Thursday, July 18, 2013

Goldilocks Syndrome, p. 2

So it finally happened: we visited an Ortho place. Though there were a couple of points where I was nervous about needing to use my transliterated siddur (and being slightly paranoid that people would know I wasn't entirely sure what I was doing all the time), I am happy to report that neither of us burst into flames.

Mrs. Yid and I decided to take the folks over at the MO shul up the road up on their offer and go to their Tisha B'Av service. We probably wouldn't have gone but they said they were going to be showing a film from the OU on the importance and relevance of Tisha B'Av. "What do you think?" I asked her. "Since I'm fairly ambivalent about this holiday I guess it wouldn't hurt to find out more about it," she said. "Plus at least you should be able to get some good blogging out of it." Touche, my Eshet Chayil.

In keeping with my post-Tisha B'Av attempts to practice slightly less lashon hara and slightly more dan lekaf zechut, let's start with some pros.

- The mechitza, while certainly present and notable, was not excruciatingly misogynistic to the degree that I felt uncomfortable having Mrs. Yid sit there. The women's section was approximately a third of the size of the sanctuary, faced the ark, and Mrs. Yid was able to see what was going on. So, at least the women weren't being kept behind a one-way mirror or in a fenced in shed in the back or up in a balcony. And we stuck our noses into their weekday chapel while we were waiting for services to start and found out that all the mechitza there consists of is a waist-high curtain dividing the back portion of the room from the front (I guess they're on the honor system?)

- The rabbi had a very nice voice. His very Ashkenazic accent threw me off sometimes, but the dude could sing.

- The rabbi had a nice mini-drash on connecting fasting with ethical behavior. There was a good line on how "If we can control what goes into our mouths, we can also control what comes out of it."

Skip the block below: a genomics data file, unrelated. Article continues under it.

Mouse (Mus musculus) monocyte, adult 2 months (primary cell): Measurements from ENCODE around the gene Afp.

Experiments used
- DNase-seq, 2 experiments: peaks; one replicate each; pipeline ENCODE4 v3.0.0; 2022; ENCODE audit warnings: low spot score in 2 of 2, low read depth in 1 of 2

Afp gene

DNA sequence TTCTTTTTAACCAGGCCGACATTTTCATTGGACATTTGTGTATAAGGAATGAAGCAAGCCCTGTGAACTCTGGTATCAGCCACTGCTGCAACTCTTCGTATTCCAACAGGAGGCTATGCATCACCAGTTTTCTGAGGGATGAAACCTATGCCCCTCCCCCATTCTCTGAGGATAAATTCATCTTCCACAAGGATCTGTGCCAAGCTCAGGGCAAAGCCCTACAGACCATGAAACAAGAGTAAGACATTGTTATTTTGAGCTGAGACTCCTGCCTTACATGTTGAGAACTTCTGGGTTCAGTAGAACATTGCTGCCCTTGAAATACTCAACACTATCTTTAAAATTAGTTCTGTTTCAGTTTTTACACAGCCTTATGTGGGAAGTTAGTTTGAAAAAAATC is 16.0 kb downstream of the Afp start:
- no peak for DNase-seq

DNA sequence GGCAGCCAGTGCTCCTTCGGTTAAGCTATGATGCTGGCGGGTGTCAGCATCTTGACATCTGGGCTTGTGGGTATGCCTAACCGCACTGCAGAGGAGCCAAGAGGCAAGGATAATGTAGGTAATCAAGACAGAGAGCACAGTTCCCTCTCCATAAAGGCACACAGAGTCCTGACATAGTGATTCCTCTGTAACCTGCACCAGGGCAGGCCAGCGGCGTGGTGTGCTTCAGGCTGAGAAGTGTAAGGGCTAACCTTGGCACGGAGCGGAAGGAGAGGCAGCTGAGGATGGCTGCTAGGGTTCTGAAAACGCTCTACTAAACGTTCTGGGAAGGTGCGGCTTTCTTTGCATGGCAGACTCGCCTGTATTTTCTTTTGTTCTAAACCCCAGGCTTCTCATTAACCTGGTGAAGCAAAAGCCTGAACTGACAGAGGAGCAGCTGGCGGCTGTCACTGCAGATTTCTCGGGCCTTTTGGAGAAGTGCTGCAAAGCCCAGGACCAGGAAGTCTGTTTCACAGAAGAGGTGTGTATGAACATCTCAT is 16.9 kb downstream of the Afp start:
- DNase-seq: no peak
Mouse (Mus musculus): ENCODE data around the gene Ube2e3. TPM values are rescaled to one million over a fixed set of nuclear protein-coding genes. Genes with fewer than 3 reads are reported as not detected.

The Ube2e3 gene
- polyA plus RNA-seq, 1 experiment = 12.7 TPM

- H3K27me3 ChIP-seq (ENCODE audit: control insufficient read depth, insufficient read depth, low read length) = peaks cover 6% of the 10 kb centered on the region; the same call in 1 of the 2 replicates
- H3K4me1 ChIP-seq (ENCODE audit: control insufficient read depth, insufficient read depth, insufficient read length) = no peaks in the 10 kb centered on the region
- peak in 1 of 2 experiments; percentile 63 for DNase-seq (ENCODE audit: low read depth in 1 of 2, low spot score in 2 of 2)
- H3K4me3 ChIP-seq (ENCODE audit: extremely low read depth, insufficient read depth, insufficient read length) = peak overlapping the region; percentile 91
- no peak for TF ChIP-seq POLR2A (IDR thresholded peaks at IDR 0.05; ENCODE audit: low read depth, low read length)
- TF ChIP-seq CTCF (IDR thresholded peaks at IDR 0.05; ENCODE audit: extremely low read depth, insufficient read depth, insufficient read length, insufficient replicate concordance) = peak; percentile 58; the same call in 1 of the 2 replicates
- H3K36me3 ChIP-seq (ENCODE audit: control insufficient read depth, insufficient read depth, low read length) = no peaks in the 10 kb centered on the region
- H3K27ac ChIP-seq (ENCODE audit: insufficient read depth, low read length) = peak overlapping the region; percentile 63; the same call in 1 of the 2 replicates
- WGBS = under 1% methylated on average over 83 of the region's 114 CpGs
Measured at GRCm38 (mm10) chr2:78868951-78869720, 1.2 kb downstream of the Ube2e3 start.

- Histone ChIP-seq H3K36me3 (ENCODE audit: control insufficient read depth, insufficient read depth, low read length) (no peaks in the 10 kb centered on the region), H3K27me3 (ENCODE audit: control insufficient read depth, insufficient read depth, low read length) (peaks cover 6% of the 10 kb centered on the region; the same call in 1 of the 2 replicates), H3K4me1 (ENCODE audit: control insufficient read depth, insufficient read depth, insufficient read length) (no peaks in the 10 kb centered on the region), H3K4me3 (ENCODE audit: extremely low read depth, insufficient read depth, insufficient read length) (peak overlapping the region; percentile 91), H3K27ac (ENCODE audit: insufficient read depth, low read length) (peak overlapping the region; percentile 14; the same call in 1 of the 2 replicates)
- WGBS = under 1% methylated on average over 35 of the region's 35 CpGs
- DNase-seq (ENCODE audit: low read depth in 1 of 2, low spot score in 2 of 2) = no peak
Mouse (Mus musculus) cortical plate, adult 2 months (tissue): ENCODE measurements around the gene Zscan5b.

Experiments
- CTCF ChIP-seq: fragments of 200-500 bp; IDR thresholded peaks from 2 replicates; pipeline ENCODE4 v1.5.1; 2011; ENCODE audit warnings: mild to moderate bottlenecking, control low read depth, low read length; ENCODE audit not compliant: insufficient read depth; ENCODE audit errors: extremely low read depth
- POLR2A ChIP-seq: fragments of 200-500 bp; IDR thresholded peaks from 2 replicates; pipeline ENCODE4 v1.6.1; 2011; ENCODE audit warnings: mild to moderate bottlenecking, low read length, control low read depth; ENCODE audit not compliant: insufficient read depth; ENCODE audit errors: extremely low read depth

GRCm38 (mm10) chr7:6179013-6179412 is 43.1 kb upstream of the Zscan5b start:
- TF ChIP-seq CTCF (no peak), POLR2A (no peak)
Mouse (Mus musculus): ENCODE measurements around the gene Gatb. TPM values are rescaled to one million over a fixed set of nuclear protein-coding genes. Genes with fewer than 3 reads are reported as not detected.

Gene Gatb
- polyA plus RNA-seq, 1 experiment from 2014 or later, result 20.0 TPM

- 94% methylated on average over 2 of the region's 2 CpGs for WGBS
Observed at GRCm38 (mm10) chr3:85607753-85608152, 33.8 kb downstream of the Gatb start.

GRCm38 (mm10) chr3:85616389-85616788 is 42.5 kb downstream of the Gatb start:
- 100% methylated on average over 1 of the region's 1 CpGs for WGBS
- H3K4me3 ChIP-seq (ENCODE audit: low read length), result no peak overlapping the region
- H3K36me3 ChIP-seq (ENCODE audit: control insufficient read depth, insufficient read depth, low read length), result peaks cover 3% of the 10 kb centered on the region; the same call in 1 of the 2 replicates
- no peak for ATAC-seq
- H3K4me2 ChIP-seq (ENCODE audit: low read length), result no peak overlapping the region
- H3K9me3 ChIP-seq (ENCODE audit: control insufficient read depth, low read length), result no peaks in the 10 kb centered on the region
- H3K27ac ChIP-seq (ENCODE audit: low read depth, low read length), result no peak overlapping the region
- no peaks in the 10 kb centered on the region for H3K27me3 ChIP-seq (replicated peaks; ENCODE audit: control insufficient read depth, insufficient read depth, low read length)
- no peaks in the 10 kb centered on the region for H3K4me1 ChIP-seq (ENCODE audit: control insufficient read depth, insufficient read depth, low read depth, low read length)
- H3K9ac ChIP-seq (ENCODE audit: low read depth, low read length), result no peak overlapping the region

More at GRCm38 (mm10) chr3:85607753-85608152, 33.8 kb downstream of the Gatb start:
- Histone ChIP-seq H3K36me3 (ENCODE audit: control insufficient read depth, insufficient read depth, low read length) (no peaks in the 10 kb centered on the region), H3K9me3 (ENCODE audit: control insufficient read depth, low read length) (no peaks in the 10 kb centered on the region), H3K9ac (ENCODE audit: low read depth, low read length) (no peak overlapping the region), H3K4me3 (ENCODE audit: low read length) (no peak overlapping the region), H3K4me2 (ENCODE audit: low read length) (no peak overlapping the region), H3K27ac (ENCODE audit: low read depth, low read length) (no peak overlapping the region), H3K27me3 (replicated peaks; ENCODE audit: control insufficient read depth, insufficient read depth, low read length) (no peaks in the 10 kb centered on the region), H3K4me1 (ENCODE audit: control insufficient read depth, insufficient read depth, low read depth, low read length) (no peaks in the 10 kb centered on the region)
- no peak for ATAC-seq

- There's something nice about knowing that the people at shul are there specifically to be in shul. Yes, there was small talk and socializing, but the guys in the men's section (and by the time we were into services, there were probably about 30-35) were clearly there to daven.

Now some downsides:

- The movie didn't start until about 45 minutes after the flyer said it would. In fact for the first 40 minutes it was just us, a random Chabad guy and a 30-something gal who grew up at Beth Elderly. Eventually the rabbi showed up with his laptop and we all crowded around it in the Beth Midrash. Low marks for logistics, folks.

- The "movie" itself was actually 4 not particularly good 20-minute speeches/drashlets. We watched two and were super underwhelmed. Rabbi Weil's was first and was fairly rambling. He spent a fair amount of time drawing parallels between Tisha B'Av in Jerusalem and the Holocaust (he was very hung up on the fact that both involved people being "shipped like cattle"-- a line he repeated about 5 times, and particularly unfortunate after I found out he grew up on a cattle ranch). He also talked a lot about the 23rd kina where Rabbi Yishmael's son and daughter each get enslaved by Romans, who then decide to breed them. Maybe it was just me, but it seemed like R. Weil was spending waaay too much pathos on what is essentially a creepy pseudo-incest story. I also like how the "happy ending" of this story is the two of them recognizing each other at daybreak and dying in each other's arms. Um, hooray? My favorite part was when Weil mentioned that this kina wasn't written  down until the 1000s-- because "only that generation, that had suffered the Crusades, could truly understand that first generation's pain." Yeah, or they wrote it down in response and as a commentary on their own experiences. Please tell me I'm not the only one coming to this conclusion. I mean, if we critique the Gospels because they happened a whole 70 years after the supposed fact, I don't think we should be mentioning that this "totally reliable" story from our "great mesorah" was just twiddling its thumbs for a thousand years or so before anyone decided to put it on paper.

Weil's last focus was connecting Tisha B'Av to Holocaust survivors and talking about the lasting effects of trauma, which was fine, but his tone was kind of weird. He kept saying things like, "Even though they survived, they didn't really survive. Truthfully, they died in the Holocaust." Maybe it's just me but I found this extremely distasteful. First of all, the fact that many survivors lived with, and struggled with, their memories and trauma is not the same thing as saying they died along with the rest of their families. Not only is this problematic in terms of being extremely general (on a very touchy topic), it verges on being downright dismissive of the lives that survivors worked so hard to rebuild after the war. If I was a Shoah survivor, even if my life afterwards was hard, I'd be pretty pissed at this guy for essentially writing me off as a living corpse. Not a fan.